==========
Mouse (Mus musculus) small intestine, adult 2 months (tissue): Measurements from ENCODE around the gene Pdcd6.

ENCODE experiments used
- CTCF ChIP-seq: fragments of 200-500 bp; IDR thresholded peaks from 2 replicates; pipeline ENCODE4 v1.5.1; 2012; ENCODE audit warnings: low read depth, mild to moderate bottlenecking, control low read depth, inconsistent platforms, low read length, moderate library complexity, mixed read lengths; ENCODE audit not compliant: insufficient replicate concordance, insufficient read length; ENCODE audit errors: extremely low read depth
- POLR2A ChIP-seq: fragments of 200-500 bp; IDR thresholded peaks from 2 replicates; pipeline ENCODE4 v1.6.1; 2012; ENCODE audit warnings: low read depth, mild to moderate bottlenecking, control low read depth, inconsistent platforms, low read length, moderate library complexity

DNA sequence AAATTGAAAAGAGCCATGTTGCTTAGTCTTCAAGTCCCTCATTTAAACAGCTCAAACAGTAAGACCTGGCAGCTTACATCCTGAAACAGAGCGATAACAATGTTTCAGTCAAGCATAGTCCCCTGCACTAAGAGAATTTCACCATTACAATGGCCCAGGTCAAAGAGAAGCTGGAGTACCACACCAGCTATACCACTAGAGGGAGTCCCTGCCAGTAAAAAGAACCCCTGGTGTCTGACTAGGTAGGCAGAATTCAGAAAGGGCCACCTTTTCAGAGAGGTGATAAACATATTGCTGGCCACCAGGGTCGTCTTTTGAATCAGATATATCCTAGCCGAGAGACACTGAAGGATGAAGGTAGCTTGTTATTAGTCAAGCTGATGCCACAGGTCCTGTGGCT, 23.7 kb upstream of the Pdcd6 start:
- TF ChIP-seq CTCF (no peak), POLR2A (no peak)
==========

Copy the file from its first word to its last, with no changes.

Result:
Mouse (Mus musculus) small intestine, adult 2 months (tissue): Measurements from ENCODE around the gene Pdcd6.

ENCODE experiments used
- CTCF ChIP-seq: fragments of 200-500 bp; IDR thresholded peaks from 2 replicates; pipeline ENCODE4 v1.5.1; 2012; ENCODE audit warnings: low read depth, mild to moderate bottlenecking, control low read depth, inconsistent platforms, low read length, moderate library complexity, mixed read lengths; ENCODE audit not compliant: insufficient replicate concordance, insufficient read length; ENCODE audit errors: extremely low read depth
- POLR2A ChIP-seq: fragments of 200-500 bp; IDR thresholded peaks from 2 replicates; pipeline ENCODE4 v1.6.1; 2012; ENCODE audit warnings: low read depth, mild to moderate bottlenecking, control low read depth, inconsistent platforms, low read length, moderate library complexity

DNA sequence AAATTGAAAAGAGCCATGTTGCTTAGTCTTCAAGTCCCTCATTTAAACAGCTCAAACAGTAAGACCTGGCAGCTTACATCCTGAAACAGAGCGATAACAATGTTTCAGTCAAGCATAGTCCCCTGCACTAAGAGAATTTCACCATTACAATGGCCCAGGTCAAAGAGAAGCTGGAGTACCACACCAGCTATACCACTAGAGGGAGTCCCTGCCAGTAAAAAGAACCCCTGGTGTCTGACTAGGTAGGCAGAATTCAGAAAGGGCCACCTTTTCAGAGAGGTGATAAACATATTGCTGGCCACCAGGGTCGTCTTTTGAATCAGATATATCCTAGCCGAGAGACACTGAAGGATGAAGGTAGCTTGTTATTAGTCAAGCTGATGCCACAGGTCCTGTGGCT, 23.7 kb upstream of the Pdcd6 start:
- TF ChIP-seq CTCF (no peak), POLR2A (no peak)